c. FIDO is already in the pipeline and will be ready in a year. How about CUTIE for enemy destroyers and cruisers?
    d. Speaking of enemy destroyers and cruisers; shortly Badagong and Java Sea will show allied navies are NTG at night surface actions. Better pull some ships and form a trained op-for and rotate USN units into a Pacific Ocean Battle Tactics Exercise Area (POBTEA) to teach the fine art of torpedo and gun.
    e. Force Z is another lesson. RIKKOs work. Screw USAAF. The USNAS better start learning how to RIKKO.
    f. It will be obvious by January 1942, that Australia is a logistics mess.
    a. Build a naval base at Brisbane. Screw the RN. They ran during ABDA. Needs of the war and all that means the USN needs a forward Class II base and Brisbane is nominated.
    b. Alice Springs to Darwin railroad and parallel highway. 1,500 km. Seattle to Anchorage 3,000 km. Hello? Do both.
    c. Relieve everybody in MacArthur's staff and start over. Might have to jail one of them for dereliction to show FDR is not messing around with this crew of would be fascists, drunks, womanizers, liars, criminals and incompetents. I mean it. This collection of misfits had more warning than Kimmel and Short and look what a mess they made of the Philippine Islands defense.
    d. Hold Rabaul whatever the costs. I mean this is critical. Shaves a year off the Pacific war.

    Pinpricks. Use parachute retarded fall bombs as anti-ship weapons. This would take a few months development and adopt Sturmovik tactics. That will mean gun-pack bombers going in on the deck. Havocs, Bostons and Baltimores are available. Later on Mitchells and Marauders. The good news is that this is field expedient modification work.

    Maybe, but like the PT survivors of the MacArthur debacle, he should be kicked sideways into program development. Let Kenney be Kenney. More goes on than just developing technique. Eareckson like Bissell did not know how to fight an air campaign. Kenney did.

    THIS is why you need that long ranged fighter. Sicily was chosen because Spitfires could cover HUSKY out of Tunisia. If proper Lightnings had been available in sufficient numbers, that risk could be extended further north to CORSICA. Why fight stupid? Flattops sink. Airfields? Bulldozer, front end loader, compactor and a gravel pile.

    A week will cost you 2 flattops.

    Agreed. but:

    What he said(^^^).

    =========================================

    Europe:

    1. Get Churchill a baby sitter and keep him away from maps featuring Italy and the Balkans.
    2. Get King a babysitter and keep him drunk, and away from Nimitz's war.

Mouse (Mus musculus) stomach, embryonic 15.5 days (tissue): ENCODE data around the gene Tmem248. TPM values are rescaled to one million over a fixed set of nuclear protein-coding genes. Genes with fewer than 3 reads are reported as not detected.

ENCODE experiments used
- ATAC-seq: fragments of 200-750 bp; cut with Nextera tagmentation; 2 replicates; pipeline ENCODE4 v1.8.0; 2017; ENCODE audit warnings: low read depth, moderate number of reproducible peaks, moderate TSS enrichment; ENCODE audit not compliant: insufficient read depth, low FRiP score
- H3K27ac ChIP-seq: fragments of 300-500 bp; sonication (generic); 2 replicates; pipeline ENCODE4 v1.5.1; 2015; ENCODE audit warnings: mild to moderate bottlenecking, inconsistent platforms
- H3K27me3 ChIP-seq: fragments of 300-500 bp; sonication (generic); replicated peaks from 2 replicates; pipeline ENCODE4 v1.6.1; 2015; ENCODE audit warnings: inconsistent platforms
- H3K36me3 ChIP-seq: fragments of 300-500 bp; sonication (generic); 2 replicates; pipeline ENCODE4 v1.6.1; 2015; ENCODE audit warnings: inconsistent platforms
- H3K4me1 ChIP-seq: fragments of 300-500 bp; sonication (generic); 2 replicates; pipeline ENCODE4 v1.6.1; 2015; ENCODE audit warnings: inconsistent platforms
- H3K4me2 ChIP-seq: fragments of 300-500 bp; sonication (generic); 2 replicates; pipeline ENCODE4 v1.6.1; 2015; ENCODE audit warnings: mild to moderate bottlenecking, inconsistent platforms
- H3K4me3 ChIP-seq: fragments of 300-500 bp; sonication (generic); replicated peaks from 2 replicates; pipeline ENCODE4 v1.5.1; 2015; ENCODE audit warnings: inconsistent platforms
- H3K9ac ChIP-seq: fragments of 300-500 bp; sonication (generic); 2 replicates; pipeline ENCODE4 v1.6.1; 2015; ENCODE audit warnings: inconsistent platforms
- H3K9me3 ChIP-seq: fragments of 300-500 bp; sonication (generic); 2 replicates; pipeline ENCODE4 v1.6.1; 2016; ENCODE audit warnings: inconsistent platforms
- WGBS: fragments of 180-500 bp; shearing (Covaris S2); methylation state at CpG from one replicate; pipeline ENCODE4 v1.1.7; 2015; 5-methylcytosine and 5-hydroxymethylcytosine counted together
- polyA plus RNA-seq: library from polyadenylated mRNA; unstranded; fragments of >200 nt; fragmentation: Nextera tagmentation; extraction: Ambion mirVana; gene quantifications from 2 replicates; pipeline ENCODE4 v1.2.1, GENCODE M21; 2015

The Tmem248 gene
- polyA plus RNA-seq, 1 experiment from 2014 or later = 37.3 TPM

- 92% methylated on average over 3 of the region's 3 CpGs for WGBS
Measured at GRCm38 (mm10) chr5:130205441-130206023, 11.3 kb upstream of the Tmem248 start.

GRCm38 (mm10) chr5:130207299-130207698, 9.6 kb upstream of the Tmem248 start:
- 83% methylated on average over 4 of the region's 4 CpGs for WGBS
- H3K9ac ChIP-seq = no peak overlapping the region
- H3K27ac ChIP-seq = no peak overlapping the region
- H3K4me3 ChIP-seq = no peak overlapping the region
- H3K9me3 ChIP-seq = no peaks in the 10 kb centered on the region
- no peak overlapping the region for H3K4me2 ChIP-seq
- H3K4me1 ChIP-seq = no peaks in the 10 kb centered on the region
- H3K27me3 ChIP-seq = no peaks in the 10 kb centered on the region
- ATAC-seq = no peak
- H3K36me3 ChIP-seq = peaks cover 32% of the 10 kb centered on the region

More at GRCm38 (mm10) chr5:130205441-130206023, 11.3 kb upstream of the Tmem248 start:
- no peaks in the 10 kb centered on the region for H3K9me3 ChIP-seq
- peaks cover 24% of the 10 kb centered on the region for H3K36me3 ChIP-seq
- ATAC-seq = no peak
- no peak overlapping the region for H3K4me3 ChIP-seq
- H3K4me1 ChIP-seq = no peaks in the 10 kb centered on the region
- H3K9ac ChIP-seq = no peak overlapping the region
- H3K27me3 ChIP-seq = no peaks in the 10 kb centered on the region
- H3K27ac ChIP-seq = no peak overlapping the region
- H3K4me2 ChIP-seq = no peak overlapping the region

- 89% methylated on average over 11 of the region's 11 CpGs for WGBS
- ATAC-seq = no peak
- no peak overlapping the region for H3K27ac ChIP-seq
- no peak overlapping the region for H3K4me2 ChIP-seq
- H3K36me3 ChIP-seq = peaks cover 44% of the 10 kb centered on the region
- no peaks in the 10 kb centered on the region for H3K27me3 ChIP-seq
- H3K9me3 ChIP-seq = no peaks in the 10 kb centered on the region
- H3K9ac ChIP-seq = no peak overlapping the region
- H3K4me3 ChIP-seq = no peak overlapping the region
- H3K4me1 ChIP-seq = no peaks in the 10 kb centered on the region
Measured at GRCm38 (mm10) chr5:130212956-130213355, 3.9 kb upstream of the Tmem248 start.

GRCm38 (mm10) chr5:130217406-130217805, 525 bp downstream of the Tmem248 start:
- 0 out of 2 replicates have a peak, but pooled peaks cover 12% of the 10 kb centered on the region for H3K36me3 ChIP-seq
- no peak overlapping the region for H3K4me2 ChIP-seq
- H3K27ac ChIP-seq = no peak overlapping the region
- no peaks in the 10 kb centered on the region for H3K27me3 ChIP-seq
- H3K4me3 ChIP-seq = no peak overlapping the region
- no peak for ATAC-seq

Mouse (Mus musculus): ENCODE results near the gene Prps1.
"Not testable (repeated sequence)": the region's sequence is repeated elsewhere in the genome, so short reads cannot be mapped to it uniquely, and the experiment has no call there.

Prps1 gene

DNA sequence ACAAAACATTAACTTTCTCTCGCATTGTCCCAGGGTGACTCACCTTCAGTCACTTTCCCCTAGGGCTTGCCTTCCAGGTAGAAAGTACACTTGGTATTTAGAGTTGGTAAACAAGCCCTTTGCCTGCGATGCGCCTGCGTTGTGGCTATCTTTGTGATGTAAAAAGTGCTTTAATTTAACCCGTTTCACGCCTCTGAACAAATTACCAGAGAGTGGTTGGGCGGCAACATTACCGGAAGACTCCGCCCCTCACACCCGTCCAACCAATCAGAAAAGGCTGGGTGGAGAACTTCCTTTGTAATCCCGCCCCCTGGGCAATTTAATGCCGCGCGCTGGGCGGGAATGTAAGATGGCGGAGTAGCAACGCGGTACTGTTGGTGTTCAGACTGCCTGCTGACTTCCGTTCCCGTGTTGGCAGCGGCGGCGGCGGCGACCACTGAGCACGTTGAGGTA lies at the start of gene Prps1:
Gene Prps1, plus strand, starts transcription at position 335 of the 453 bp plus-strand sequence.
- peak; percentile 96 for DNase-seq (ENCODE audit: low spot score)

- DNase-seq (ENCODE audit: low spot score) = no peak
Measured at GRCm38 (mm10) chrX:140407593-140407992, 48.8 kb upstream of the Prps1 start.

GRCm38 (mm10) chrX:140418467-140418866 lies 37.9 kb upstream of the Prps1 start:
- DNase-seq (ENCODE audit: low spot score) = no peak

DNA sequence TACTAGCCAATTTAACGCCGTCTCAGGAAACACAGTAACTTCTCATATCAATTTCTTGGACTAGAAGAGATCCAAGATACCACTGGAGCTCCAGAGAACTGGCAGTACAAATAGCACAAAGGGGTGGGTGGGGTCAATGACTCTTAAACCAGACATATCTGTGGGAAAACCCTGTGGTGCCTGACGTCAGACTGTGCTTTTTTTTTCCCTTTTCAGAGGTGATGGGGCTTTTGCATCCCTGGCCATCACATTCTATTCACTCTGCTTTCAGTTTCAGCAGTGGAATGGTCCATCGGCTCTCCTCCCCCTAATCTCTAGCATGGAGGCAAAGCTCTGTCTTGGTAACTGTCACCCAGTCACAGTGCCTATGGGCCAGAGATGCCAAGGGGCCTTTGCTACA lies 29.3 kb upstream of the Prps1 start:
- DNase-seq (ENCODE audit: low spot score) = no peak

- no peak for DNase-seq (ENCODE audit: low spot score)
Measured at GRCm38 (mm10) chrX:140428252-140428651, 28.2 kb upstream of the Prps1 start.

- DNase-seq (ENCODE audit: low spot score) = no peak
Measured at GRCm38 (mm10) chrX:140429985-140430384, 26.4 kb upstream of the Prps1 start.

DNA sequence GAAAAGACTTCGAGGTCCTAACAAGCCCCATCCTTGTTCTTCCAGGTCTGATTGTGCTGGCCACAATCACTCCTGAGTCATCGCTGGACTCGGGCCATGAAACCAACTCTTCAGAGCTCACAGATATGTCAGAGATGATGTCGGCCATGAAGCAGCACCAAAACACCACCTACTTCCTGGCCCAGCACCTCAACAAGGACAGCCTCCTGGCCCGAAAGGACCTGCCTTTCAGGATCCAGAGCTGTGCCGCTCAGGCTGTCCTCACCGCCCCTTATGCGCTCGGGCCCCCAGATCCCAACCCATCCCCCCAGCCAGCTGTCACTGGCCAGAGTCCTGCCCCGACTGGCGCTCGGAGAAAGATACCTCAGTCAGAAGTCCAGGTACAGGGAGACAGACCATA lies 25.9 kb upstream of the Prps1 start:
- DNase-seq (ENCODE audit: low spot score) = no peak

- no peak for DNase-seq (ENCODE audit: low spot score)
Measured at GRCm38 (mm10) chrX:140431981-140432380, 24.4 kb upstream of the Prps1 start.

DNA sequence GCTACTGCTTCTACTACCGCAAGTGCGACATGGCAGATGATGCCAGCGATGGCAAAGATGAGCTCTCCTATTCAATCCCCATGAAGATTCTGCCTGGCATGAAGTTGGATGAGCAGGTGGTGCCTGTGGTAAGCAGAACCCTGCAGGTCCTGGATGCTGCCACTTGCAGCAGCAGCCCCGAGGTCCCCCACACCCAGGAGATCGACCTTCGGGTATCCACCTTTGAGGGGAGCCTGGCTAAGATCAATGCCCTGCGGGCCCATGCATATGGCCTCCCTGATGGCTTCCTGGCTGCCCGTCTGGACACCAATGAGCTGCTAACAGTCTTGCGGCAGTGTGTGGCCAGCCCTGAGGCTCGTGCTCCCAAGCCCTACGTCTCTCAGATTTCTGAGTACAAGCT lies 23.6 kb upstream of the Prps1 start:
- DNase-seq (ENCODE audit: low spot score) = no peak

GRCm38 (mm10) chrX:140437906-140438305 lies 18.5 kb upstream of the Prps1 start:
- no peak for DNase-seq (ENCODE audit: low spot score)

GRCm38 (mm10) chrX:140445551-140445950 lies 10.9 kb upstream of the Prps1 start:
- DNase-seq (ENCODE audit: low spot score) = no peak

3. Put Ingersoll into LANTFLT sooner so the U-boat war is won faster.
    4. Keep Brereton away from ANYTHING. Send him to Leavenworth.
    5. Italy has to be invaded, but not all the way up the boot. Bite off what is needed to get in range of Ploesti and bomb that oil refinery complex at all costs.
    6. It would be nice to have all the gee whiz allied whiz-bang wunderwaffe (M27 tank and HVAP tank rounds, Corsair in Europe etc.) but training, training, training, training, and common sense mods to and uses of what is at hand will beat the Axis faster. Mister 90 mm AAA gun and the troops that go with it as an AT gun, for example, and line officers who know what they are doing count for more to me, than gimmickry or some neat mad idea operation (ANZIO) that results in a bolo.

    Finally, anything that gets Stalin killed early has me of 2 minds: it means Russians on the Rhine by 1944 if Stalin dies before February 1942, and that might NOT be a good thing from a Wally point of view. Cause France does not happen before 1944. The means in shipping, equipment and trained manpower simply does not exist.
     
    Last edited: Oct 2, 2019
  13. Dorknought Well-Known Member

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    Give him a book.

    [​IMG]
     
  14. Cryhavoc101 Well-Known Member

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    That's great.

    He is often accused of being Anglophobic which allegedly drove a lot of his decision making at this time (ie not liking the British telling him what to do) - but according to his daughter this was not true "Daddy simply hated everyone"
     
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  15. Spencersj345.346 Well-Known Member